In the midst of work life, social life, chores, and hobbies there is a you that is always quietly waiting for your presence. Deep inside your core, you know this you is there, because you have felt it before, at least in flashes of moments when the pink sunsets have bathed you or the beauty of the water’s reflection have caught you off-guard. So the question arises if there is a you that is ‘there’, how can you actually get ‘there’. The first thing to know is that this whimsical ‘there’ is here and in you, in other words, conscious presence is always available within you. And to tap into it, you only have to look towards your own life force, your breath.
‘conscious presence is always available within you. And to tap into it, you only have to look towards your own life force, your breath’
Breathing is simple, gracious, soothing, and always there for you; and because it is easily accessible, it makes connecting with your breath one of the most approachable ways to return to the presence of the self. Breathwork or mindfulness-based breathing has been used for thousands of years by various spiritual traditions to arrive at heightened states of consciousness and focused presence. The breath has been a major component in meditative practices, and is presently being used for therapeutic aims in both clinical settings and in more broad mindfulness practices such as the arts of contemplation, yoga, and qi gong.
Over the last few years vast scientific research has been published on the subject of breath-based meditation by world-renowned university research teams including Berkeley’s Greater Good Center and Harvard’s Lazar Lab. Overall, the scientific findings demonstrate that breathwork can aid people in coping with anxiety, excessive mind-wandering, and in breaking away from prolonged feedback loops of stress.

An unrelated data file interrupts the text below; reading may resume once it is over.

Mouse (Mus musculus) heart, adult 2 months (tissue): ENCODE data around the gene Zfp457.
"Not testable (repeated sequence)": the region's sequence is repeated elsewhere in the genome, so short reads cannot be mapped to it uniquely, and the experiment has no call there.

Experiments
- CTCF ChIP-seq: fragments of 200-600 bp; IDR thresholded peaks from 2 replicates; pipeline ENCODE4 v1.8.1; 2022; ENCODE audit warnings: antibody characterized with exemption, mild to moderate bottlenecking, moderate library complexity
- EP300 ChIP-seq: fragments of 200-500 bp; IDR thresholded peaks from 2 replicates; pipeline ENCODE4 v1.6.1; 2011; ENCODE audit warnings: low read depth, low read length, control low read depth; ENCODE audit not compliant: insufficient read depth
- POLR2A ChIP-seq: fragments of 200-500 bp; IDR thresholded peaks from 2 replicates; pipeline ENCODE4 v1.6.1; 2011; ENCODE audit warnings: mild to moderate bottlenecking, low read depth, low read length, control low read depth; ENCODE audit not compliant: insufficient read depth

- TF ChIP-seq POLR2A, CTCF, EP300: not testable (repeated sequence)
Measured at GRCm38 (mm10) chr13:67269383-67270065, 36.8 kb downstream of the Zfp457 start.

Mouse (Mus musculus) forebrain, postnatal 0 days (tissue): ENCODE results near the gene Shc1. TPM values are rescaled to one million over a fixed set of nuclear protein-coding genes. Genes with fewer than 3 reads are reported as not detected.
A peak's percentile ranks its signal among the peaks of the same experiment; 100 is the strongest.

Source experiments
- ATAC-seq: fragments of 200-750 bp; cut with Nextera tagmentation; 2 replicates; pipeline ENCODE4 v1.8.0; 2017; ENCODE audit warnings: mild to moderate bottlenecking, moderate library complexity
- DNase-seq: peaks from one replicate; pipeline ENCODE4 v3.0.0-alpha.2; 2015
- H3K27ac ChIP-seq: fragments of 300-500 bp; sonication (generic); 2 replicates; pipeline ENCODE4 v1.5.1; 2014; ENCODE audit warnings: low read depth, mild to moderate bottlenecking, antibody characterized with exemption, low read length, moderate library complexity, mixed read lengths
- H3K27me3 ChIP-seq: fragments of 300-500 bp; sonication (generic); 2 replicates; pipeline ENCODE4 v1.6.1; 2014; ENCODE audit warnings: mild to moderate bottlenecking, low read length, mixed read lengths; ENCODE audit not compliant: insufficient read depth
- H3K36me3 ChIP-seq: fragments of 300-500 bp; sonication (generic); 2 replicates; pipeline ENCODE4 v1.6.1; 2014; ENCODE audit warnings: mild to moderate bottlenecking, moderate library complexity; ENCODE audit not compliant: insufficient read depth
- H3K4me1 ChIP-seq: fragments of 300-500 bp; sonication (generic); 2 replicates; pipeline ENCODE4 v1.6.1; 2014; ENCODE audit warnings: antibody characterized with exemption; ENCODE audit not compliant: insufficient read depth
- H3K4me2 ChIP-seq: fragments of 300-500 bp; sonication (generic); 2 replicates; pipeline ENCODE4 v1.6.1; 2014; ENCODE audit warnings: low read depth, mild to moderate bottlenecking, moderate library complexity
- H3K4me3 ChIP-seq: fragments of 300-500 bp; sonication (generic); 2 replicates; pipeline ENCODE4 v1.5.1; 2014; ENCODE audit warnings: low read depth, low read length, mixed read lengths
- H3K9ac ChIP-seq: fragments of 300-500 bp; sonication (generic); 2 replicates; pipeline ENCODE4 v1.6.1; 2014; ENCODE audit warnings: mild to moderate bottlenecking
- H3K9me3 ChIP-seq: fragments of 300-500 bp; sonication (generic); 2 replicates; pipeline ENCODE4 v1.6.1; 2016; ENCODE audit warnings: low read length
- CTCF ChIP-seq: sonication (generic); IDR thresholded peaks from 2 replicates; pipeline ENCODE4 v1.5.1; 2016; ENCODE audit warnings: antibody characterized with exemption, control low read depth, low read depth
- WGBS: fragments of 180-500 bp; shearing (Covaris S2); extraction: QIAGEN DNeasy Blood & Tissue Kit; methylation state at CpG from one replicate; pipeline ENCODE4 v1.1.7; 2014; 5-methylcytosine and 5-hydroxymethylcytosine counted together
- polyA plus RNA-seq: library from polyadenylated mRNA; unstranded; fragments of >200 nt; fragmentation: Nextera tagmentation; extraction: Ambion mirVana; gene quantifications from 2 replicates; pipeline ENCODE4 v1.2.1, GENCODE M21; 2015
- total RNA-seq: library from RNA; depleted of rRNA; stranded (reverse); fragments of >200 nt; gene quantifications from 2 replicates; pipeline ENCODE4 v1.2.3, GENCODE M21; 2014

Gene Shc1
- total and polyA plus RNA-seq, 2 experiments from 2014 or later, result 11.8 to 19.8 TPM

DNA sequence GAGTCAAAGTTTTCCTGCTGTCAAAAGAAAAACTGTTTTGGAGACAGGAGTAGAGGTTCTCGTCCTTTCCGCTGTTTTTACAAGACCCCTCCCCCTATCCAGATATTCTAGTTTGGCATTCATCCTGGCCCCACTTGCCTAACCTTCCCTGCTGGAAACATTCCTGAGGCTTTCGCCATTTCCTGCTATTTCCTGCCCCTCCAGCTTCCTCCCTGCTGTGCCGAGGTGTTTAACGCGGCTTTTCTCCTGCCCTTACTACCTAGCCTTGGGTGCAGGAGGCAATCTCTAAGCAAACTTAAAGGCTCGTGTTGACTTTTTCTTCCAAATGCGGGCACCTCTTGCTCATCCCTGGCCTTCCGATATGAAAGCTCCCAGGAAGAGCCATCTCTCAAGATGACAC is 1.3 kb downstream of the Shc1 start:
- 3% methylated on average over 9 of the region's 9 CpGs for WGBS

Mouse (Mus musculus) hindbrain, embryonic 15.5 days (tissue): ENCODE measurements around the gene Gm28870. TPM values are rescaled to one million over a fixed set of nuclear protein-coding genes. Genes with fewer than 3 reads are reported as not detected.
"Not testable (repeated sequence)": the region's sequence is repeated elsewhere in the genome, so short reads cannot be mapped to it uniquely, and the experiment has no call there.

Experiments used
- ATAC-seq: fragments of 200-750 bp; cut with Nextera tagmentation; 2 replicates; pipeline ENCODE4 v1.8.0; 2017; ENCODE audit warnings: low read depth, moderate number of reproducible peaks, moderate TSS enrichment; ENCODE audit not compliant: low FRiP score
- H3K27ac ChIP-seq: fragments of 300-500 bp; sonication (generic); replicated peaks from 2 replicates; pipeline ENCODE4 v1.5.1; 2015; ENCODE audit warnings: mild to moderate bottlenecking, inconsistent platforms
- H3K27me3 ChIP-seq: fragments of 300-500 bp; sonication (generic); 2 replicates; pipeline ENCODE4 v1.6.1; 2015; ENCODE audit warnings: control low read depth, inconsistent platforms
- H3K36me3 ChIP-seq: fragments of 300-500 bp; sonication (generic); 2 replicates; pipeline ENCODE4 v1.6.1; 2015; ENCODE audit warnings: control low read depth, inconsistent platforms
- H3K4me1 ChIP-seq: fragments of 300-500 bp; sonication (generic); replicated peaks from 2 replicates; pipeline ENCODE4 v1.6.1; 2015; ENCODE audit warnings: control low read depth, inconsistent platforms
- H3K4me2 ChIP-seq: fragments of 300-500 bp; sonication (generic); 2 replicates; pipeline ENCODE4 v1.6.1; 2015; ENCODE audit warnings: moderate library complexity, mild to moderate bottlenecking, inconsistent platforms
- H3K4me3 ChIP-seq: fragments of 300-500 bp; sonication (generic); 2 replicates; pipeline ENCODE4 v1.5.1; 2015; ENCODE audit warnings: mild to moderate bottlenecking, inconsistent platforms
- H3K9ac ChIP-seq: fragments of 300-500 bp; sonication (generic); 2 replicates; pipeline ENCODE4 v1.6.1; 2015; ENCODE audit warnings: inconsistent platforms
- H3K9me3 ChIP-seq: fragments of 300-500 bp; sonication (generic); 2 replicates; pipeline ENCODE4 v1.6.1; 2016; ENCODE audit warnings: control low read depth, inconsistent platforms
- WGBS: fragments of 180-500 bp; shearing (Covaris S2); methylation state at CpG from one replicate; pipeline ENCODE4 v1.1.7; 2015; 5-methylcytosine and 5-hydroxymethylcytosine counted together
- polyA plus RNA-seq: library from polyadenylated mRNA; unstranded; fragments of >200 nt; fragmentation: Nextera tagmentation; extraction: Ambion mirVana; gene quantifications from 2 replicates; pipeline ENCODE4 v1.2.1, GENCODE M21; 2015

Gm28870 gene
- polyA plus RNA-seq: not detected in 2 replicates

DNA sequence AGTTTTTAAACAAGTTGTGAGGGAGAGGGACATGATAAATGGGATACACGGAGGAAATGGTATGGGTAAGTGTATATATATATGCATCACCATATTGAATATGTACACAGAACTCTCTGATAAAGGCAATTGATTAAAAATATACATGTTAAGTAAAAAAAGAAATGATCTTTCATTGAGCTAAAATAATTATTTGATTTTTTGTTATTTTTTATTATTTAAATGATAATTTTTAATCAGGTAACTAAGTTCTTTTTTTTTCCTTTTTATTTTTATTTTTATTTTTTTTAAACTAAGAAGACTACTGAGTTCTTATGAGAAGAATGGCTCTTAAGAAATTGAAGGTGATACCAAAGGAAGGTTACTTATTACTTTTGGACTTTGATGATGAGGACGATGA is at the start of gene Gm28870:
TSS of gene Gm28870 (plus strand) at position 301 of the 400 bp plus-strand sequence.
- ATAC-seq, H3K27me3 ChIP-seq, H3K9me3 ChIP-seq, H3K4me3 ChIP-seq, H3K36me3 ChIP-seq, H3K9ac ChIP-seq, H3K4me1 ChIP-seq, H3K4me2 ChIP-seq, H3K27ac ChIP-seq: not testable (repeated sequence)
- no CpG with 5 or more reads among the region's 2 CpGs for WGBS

Your breath patterns or the way that you breath, have a direct effect on the neurological and somatic ways your body can react to daily stimuli. The depth, frequency, and speed of your breath affects the amount of oxygen that flows into your body and into your brain . When you have greater amounts of oxygen this facilitates a more stable heart rate, bringing in the release of endorphins and reducing emotional scores of tension, depression, anger, and confusion. For this reason, breathwork techniques such as deep breathing, can bring balance to the cardio-respiratory system serving as a powerful tool for unlocking a full body relaxation response.
One of the most straightforward ways to engage in breath regulation exercises is to simply count your breath. This foundational breathwork technique has been proven to be extremely beneficial for beginner meditators or for those who prefer a more engaging practice . The breathwork book series from the Coloring Method is built upon this basic system of controlled breath count & somatic breath visualization in where you are guided to visually trace your breath through the simple act of coloring. By embarking on a visual experience of your breath you are able to incorporate single-point concentration into breathwork, allowing you to tune down distractions, build concentration, and bring presence into your practice and consequently, into your body.
controlled breath count + somatic breath visualization sets the space for a focused meditation
Invigorating healthy breathing patterns can start with simple practices that you can incorporate into your everyday life. Such practices can be very powerful as you develop self-reliant tools that can ground you and allow you to return to that you that is always quietly waiting for your presence.
Download a free printable exercise below in where you will be able to leisurely practice a simple breathwork meditation while you are guided to ease into a more calm and present state of mind with the aid of your breath. Explore the Breathwork Book Series by following this link.